Surgical Insight’s

AAMI Levels

 The Association for the Advancement of Medical Instrumentation

Navigating AAMI Levels for Optimal Safety in Surgery

https://www.fda.gov/medical-devices/personal-protective-equipment-infection-control/medical-gowns#g4

In the critical zones of gowns and drapes, where operating room teams come into direct contact with blood and bodily fluids, the “AAMI Standard” (ANSI/AAMI PB70:2012) establishes guidelines for liquid barrier performance.

Level 1: Basic Fluid Protection

  • It is ideal for non-surgical situations in hospitals or clinics, such as primary patient care, examinations, and minor non-invasive operations.
  • Typical Application: Handling simple patient care activities with little danger of fluid exposure. This includes changing bed linens, washing patients, and managing essential wound care in a non-surgical setting. It is not suggested for any surgical procedures in the operating room.

Level 2: Low Fluid Protection

  • Suitable for Minimally invasive surgeries and minor procedures with less danger of fluid splash or exposure.

Examples:

  1. Dermatological procedures include the removal of skin lesions, minor excisions, and biopsies.
  2. Orthopedic operations include simple arthroscopy, modest closed fracture reductions, and casting for damaged bones.
  3. Ophthalmic surgeries include cataract surgery, pterygium excision, and other minor eye procedures.

Level 3: Moderate Fluid Protection

  • Appropriate for A wider variety of surgical procedures with moderate fluid exposure risk. Level 3 gowns are more fluid-resistant and ideal for a wide range of general operations.

Examples:

  1. General surgery includes appendectomies, cholecystectomies, and hernia repairs.
  2. Obstetrics and Gynecology: Cesarean section, hysterectomy, and other gynecological procedures.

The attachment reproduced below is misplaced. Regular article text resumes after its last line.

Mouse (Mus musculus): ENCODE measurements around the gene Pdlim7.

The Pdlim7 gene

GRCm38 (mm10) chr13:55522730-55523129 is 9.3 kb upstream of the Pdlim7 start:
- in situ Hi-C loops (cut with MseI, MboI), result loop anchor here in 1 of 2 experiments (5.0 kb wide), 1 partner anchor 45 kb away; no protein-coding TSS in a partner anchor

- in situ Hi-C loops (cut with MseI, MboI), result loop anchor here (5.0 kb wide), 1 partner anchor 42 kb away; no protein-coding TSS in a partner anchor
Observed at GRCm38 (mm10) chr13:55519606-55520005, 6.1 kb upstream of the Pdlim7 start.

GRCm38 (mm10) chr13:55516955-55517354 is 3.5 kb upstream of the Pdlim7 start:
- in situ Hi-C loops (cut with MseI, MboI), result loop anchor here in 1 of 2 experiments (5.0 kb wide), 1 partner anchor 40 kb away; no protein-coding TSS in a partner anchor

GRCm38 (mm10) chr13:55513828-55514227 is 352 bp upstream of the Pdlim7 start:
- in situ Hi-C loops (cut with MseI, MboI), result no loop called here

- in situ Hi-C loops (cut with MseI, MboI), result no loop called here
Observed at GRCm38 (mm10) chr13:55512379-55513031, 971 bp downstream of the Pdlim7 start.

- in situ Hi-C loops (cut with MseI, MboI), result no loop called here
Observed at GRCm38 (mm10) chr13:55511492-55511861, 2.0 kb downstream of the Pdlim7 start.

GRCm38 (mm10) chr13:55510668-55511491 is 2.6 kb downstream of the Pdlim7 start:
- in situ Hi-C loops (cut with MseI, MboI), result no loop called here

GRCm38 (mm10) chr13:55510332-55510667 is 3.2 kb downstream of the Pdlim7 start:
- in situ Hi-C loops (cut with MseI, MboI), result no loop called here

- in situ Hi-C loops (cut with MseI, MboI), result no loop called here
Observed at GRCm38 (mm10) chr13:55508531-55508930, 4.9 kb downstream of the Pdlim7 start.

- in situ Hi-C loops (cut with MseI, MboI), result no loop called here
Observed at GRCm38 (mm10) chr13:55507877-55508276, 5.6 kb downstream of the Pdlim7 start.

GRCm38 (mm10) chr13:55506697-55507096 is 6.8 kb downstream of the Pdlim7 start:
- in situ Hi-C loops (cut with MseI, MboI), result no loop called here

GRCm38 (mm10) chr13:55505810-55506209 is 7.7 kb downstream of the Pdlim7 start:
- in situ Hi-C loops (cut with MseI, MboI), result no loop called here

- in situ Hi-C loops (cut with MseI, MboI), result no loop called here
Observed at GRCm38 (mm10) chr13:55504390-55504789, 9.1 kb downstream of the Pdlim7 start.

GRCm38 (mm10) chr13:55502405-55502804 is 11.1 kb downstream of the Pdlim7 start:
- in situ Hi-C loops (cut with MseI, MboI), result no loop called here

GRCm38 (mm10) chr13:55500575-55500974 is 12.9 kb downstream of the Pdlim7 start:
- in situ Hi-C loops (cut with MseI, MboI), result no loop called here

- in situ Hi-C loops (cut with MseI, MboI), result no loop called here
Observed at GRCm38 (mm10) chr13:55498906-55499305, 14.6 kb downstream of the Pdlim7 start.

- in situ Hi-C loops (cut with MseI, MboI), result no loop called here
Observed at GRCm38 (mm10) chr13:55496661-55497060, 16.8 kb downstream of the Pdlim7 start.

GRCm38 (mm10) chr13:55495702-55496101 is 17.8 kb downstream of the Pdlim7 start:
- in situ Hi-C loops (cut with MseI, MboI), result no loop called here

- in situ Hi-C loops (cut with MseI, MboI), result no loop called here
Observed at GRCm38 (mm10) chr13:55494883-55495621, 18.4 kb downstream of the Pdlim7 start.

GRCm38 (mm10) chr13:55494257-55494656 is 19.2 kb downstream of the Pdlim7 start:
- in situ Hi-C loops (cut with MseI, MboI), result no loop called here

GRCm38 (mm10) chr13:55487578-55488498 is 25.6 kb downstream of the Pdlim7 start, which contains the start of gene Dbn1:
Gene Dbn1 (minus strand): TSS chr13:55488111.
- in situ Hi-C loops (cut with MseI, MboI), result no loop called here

3. Orthopedics: Most open fracture reductions, some joint replacements (depending on anticipated fluid exposure), and more sophisticated arthroscopic procedures.

Level 4: Maximum Fluid and Microbial Protection

  • Protects the most crucial surgeries with long durations, extensive fluid exposure, or a high risk of infection.

Examples:

  1. Cardiothoracic surgery includes open-heart surgeries, lung resections, and other procedures that require extensive fluid exposure.
  2. Trauma and Emergency procedure: Procedures involving severe trauma, extensive blood loss, or when the length and complexity of the procedure raise the danger of fluid exposure.
  3. Severe orthopedic surgery includes complex joint replacements, spinal fusions, and severe fracture operations that provide a high risk of blood and fluid exposure.

Special Considerations

Use of Bone Cement: Used in operations such as joint replacements, bone cement generates heat and necessitates higher AAMI level gowns.

Use of Power Tools: Power tools are frequently used in orthopedic surgery, which can produce aerosols and spatter, necessitating higher AAMI level gowns.

Sources:

https://www.fda.gov/medical-devices/personal-protective-equipment-infection-control/medical-gowns#g5

ASTM F1671 / F1671M-13, Standard Test Method for Resistance of Materials Used in Protective Clothing to Penetration by Blood-Borne Pathogens Using Phi-X174 Bacteriophage Penetration as a Test System, ASTM International, West Conshohocken, PA, 2013, <https://www.astm.org>

AAMI (2023, January). ANSI/AAMI PB70:2022, Liquid barrier performance and classification of protective apparel and drapes intended for use in health care facilities.

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